FORT LAUDERDALE, Fla. -- It was apparent when first baseman Rafael Palmeiro walked into camp almost two weeks ago that he'd worked out during the off-season. His shirts seemed to stretch a little bit more across his chest and shoulders.
Palmeiro lifted weights and so as not to bulk up too much, he mixed in some stretching exercises; he feels as if he's increased his strength. He launched a tape-measure homer in the first inning of the 3-1 exhibition win over the New York Mets yesterday, a tremendous shot that cleared the bleachers beyond the right-field wall.
Teammate Bobby Bonilla nodded his approval afterward. "Raffy," he said, "that was longer than the rest of our hits combined."
Hoiles flashed caution sign
Manager Davey Johnson told catcher Chris Hoiles, making his first appearance of the spring behind the plate, to take it easy with his throwing, lest he aggravate his shoulder. Hoiles followed instructions, making sure he had his footwork down on his throws but never really letting loose. That made for three accurate but weak throws to second, where Hoiles cut down one of three runners attempting to steal second.
"He's probably two weeks behind where he'd like to be," Johnson said. "His legs are in pretty good shape. It's just his arm you worry about. A big guy like that, you don't want him rushing it and having a setback."
Hoiles threw too much too soon last spring and injured his shoulder, never really regaining his strength until after the All-Star break. His shoulder feels great now, he said after yesterday's game, but Hoiles can understand why Johnson is cautious.
"There's not even a comparison," Hoiles said, between how he feels now and how he felt last spring. "At this time last year, I couldn't even lift my arm above my head. There's no pain, throwing or hitting."
At bat, Hoiles went 0-for-3.
Myers, Rhodes, Mills test
The B squad game tomorrow in St. Petersburg is shaping up to be of A-game importance. Reliever Randy Myers, who reported a week after the other pitchers, will throw an inning, as will Arthur Rhodes and Alan Mills, both throwing against another team for the first time since undergoing shoulder surgery.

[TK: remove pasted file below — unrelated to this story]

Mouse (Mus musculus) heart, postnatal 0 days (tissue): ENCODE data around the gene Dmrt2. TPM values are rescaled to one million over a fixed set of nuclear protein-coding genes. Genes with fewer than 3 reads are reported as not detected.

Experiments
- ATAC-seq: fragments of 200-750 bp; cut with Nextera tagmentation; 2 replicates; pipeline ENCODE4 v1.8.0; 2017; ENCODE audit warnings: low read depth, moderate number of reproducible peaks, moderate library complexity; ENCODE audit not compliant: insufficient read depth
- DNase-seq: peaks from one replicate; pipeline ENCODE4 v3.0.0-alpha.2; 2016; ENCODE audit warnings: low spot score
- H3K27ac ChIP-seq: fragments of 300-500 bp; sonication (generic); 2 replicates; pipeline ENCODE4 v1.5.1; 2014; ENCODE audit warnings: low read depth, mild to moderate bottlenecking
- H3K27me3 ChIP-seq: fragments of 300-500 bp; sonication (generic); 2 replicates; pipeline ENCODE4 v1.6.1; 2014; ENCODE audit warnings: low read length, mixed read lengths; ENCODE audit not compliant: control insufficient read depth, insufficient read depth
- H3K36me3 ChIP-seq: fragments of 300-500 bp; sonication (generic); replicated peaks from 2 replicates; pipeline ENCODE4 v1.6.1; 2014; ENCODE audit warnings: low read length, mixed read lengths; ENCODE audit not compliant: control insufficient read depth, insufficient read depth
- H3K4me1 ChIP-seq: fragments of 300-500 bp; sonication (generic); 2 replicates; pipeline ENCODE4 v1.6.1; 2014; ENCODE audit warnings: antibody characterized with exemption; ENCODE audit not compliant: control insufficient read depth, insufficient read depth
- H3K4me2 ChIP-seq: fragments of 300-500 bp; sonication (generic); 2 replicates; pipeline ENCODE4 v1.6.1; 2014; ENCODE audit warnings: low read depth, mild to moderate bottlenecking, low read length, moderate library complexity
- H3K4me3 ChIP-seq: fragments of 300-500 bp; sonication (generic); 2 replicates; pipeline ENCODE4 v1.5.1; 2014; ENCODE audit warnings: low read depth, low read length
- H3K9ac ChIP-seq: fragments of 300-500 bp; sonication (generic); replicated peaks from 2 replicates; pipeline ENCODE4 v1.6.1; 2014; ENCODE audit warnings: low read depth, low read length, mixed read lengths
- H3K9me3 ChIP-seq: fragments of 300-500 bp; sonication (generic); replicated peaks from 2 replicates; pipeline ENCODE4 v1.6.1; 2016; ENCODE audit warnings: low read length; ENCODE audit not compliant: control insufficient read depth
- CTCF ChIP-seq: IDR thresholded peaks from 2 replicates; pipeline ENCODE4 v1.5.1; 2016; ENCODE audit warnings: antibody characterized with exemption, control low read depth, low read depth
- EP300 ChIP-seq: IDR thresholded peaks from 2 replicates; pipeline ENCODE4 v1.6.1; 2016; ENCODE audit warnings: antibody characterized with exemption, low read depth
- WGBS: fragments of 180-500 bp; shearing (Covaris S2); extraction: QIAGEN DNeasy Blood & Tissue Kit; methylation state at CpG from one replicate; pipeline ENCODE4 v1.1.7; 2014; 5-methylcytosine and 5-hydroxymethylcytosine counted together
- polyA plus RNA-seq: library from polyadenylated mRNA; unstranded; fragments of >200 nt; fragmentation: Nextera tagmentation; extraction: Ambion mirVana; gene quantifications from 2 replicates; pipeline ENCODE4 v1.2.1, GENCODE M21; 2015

Rhodes and Mills threw in the bullpen yesterday, and both tried a few breaking balls for the first time, with no ill effects.
Bonilla and the write stuff
Bonilla became the latest to participate in a Fox network commercial yesterday, at offices of the Fort Lauderdale Sun-Sentinel. In the commercial, Bonilla follows a reporter, badgering him for his mistakes, missing deadline, spelling errors in his stories, etc. -- a reversal in the supposed roles between players and journalists.
At one point during the ad, Bonilla follows the reporter into the bathroom to continue his badgering.
All in good fun. And all in the name of humanizing baseball players, something other sports, particularly the NBA, have been doing for years. "It's going to put us in a different light," Bonilla said, laughing. "It'll show we can do other things except mess up."
In one of the other ads, Cal Ripken is confronted by a bitter mailman who points out that he never misses a day of work, either.
Around the horn
The bruise on Mike Mussina's right leg, caused by a line drive in Saturday's exhibition, did not prevent him from participating in workouts yesterday. . . . The Orioles are looking for a backup catcher, and two other possibilities besides Toronto's Randy Knorr could be Carlos Hernandez of the Los Angeles Dodgers and Tim Spehr of Montreal, who are both available for trade. . . . Left-hander Rick Krivda threw three shutout innings, allowing three hits. He spent the off-season with bullpen coach Elrod Hendricks working on a cut fastball that bores in on right-handed hitters. . . . Donald Fehr, head of the Major League Baseball Players Association, met with the Orioles for about an hour yesterday morning, briefing them on the progress of the labor talks since the end of last season. "Nothing really earth-shattering," said Surhoff. "They're just trying to keep [the negotiations] low-key and let players play until they work something out."
Bonilla was booed heavily by yesterday's crowd, which included many Mets fans. . . . Former Orioles prospect Alex Ochoa, traded as part of the deal for Bonilla last July, played center field and went hitless in one at-bat. . . . While most of the players made the trip to Viera for the first exhibition Saturday, the Orioles' clubhouse in Fort Lauderdale turned into a battle zone for pitchers Myers, Mills and Roger McDowell. Myers was last seen chasing Mills with his cattle prod (in good fun).
The New York writers asked Johnson how the personalities of relievers McDowell, Myers and Jesse Orosco have changed over the years. "Roger, maybe he's a little more mellow," Johnson said. "Jesse, maybe a little bit more reserved. Randy, he's probably gotten worse."
Ups and downs
Some of the highlights and lowlights from the Orioles' exhibition game yesterday:
* The Orioles allowed just one walk -- the only walk allowed by the Orioles' pitching staff in two games.
* Manny Alexander, starting at third base, went 2-for-2 and made a couple of sensational defensive plays.
* First baseman Rafael Palmeiro hit a long homer off Mets starter Jason Isringhausen in the first inning, over the bleachers in right field.
* Jeffrey Hammonds went 2-for-3 with an RBI.
* Rick Krivda, who followed starter Scott Erickson, pitched three shutout innings.
* The Orioles left 10 runners on base, not fully taking advantage of seven walks by Mets pitchers.